The rent to renter I spoke to had interesting plans for the property. She had spoken to the local authorities about the requirement for temporary accommodation for victims of domestic violence and homelessness as a result of mortgage repossessions and other forms of eviction. Her son would reside in the property as caretaker and would also serve breakfast and offer a basic cleaning service including a weekly change of bed linen. Under the circumstances, all rooms could be let on licenses. The profits on this activity amounted to more than £5,000 per month and within a week all 16 rooms were full.

Rent to Rent  Commercial Lease Contract

To have a suitable contract professionally drafted and ready to present to a property owner and his professional advisers typically costs around £3,000. In the case study presented above the lady purchased our Rent to Rent Commercial Lease template for just £97. The document template was professionally drafted by Justin Selig who is a qualified solicitor specialising in property and contract law.  The Rent to Rent Commercial Lease Template has been one of the most popular premium downloads on this website.  The lady in our case study required a few amendments to the standard template due to the sub-letting arrangements in the template being drafted to assume AST’s would be used, however, that was easily sorted by her own solicitor who charged her just £300 to make the necessary amendments. In all she saved over £2,500 in legal fees and now makes over £5,000 pcm from her first Rent to Rent deal. Needless to say, she is now on the lookout for similar opportunities!

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Capita TDP to be taken over by MyDeposits Landlord News, Latest Articles

The Capita TDP (Tenancy Deposit Protection scheme) has been closed to accepting new deposits since the 14th of September this year.

Capita a corporate giant and FTSE 100 company was only awarded the contract by Government to operate the scheme from the 1st April 2013 (no pun intended) in an effort to increase competition and drive down costs for this service. Mydeposits has however stepped in to take over responsibility for Capita TDP protections in England & Wales after confirming their withdrawal from the market.

All of Capita TDP’s existing deposit protections will be automatically transferred to mydeposits from 1st December 2013. Landlords, agents and tenants in England &Wales will also have access to the scheme’s dispute resolution service. Capita TDP has now written to all existing members informing them of the news.

All transferred deposits will continue to be protected throughout the duration of the fixed term tenancy. my|deposits will also reissue a new Deposit Protection Certificate (DPC) and the relevant Information for Tenant’s leaflet for each protection.

Eddie Hooker, CEO of mydeposits, said: “Capita TDP’s existing landlord and agent members can rest assured they’re in safe hands with mydeposits. The experience and knowledge we derive from partnership with the both the National Landlords Association (NLA) and the UK Association of Letting Agents (UKALA) means we’re well placed to manage the handover following Capita’s withdrawal.”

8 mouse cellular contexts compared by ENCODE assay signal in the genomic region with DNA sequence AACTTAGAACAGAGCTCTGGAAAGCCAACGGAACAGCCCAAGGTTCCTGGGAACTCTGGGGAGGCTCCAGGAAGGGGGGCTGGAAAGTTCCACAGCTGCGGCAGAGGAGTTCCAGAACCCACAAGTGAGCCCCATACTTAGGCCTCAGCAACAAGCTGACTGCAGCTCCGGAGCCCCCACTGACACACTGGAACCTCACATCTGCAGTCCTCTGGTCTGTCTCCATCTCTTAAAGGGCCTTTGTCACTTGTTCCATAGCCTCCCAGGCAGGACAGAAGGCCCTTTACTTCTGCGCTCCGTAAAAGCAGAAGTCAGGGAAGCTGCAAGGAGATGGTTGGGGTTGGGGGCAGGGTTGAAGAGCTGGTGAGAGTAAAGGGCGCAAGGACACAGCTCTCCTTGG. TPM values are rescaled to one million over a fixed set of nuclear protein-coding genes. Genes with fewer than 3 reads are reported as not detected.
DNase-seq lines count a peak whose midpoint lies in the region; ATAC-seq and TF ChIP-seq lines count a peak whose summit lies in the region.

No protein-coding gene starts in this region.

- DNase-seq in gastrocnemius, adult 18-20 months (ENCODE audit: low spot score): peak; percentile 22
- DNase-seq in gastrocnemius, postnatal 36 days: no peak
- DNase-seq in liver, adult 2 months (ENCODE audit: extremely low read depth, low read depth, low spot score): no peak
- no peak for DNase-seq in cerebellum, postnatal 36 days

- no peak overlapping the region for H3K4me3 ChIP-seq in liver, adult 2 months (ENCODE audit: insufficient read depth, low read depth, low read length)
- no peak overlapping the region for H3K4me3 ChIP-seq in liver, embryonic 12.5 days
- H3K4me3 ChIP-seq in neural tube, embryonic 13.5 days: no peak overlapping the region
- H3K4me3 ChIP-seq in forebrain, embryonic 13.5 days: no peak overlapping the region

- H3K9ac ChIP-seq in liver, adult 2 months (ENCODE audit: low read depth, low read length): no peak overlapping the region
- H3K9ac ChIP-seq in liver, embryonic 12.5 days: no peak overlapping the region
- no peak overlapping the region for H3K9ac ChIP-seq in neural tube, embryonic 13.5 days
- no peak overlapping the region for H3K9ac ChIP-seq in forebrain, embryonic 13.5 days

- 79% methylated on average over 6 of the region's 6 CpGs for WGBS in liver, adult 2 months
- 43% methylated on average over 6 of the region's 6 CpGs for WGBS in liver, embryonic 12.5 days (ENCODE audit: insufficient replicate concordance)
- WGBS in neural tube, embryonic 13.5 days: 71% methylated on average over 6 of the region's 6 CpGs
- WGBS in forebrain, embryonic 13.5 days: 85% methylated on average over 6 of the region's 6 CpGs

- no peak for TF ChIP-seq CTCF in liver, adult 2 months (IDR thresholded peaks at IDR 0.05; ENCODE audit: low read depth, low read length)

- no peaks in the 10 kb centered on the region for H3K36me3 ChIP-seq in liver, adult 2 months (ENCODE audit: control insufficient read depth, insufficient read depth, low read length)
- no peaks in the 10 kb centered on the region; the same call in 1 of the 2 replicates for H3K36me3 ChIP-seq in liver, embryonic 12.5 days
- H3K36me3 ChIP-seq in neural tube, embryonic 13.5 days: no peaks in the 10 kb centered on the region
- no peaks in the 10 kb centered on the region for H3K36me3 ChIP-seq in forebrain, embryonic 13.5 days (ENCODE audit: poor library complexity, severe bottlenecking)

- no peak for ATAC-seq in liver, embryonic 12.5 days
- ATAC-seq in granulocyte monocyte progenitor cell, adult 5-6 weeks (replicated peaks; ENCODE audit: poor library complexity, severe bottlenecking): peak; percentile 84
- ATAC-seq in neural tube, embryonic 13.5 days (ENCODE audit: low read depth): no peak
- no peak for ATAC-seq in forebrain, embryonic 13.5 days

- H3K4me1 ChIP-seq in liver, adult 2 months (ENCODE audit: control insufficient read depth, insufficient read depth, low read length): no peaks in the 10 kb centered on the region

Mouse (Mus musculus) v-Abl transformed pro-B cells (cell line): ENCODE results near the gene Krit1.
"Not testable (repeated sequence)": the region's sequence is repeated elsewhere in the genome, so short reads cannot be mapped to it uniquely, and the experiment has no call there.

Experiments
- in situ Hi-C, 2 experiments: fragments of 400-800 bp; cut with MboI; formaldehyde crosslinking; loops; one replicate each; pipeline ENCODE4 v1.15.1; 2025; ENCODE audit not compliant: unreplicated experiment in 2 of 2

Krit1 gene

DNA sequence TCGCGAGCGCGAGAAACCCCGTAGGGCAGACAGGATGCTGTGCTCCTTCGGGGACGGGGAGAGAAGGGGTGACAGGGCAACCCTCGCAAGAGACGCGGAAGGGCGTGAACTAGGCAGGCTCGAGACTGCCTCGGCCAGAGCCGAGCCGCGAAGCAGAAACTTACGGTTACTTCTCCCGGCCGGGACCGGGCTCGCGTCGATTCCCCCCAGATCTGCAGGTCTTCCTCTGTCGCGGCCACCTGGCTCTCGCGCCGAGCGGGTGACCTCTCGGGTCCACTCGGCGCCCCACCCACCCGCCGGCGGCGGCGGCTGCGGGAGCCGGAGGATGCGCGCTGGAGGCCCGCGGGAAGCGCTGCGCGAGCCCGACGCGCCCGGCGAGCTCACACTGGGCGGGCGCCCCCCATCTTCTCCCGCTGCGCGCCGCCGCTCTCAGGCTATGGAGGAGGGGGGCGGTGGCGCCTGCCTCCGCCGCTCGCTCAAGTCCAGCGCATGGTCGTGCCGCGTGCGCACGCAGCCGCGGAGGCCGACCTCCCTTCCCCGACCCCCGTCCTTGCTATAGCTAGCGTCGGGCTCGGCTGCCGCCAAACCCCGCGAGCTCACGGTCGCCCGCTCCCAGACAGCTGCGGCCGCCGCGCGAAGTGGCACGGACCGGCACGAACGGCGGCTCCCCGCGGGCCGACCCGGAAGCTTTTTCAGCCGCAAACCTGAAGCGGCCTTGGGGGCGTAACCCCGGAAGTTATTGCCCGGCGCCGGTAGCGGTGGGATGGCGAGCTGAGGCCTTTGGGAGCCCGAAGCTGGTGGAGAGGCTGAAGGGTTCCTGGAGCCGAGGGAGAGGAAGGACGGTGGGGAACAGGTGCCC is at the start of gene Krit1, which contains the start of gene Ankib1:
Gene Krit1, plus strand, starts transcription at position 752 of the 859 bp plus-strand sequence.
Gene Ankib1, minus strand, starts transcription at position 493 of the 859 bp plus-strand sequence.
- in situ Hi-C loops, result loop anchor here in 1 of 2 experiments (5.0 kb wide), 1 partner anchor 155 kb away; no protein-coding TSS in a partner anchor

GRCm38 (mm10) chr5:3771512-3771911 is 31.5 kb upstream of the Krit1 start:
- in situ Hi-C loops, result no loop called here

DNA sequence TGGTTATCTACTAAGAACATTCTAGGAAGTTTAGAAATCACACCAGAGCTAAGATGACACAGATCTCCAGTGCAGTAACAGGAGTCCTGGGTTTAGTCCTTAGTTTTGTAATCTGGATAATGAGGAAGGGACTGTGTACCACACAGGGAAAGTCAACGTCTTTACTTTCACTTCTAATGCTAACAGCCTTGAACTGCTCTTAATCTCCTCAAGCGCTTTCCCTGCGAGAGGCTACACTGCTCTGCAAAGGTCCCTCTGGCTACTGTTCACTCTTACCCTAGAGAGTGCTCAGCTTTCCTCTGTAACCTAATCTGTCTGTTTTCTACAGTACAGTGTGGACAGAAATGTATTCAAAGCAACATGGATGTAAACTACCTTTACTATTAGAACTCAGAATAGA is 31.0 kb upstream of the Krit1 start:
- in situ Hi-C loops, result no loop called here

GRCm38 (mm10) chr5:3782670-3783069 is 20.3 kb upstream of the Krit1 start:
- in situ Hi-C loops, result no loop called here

“Landlords, agents and tenants will also have access to our free award-winning dispute resolution service, giving them peace of mind that the deposit will be returned fairly if they’re unable to reach an agreement over its return.”

“We’re on hand to speak to existing Capita members who have concerns regarding the transfer of their deposits. Landlords, agents and tenants can also visit our website www.mydeposits.co.uk where they can find details of the scheme and a range of useful guidance and advice on deposit protection issues”.Capita TDP


Has Capita thrown in the towel on Tenancy Deposit Protection? Latest Articles

Capita Tenancy Deposit Protection is no longer accepting new deposits with effect from 14th September 2013.

Any deposits registered with the scheme will continue to be protected unless otherwise notified.

Landlords, agents and tenants who are affected have been notified in writing.

If you have any queries, please call 08444 129968 or email: info@capita-tdp.co.uk

The above is the message currently showing on their website.

Click the image below for a full screen shot

Has Capita thrown in the towel on Tenancy Deposit Protection


End of Tenancy Deposit Issues – Tenant Requests Advice From Landlords Latest Articles

Hi All,

I realise this is primarily a landlords site, however nothing like hearing it from you on what will hopefully be an impartial landlord view. I like to believe I am a reasonable and honest tenant.

Background:

My landlady owns a number of properties in London (via a company). I moved in and a new AST was signed (3 bed place), as one of the previous tenants was staying it was agreed (among the tenants) the originals tenants would give £100 each (2 left, 2 came in, I was 1 of the new tenants) towards any damages that they have caused. So there was no official “check-out” for them (they were paid their deposit back in full by the landlady).
During this period the landlady placed our deposits in “insured” schemes which are OK but not great and she never dated them properly.

During the next 2 years both other tenants left any new ones came in (they swapped at different periods). New AST were created. In the interim Landlady goes into administration and the receivers stepped in. They placed our deposit into a custodial scheme.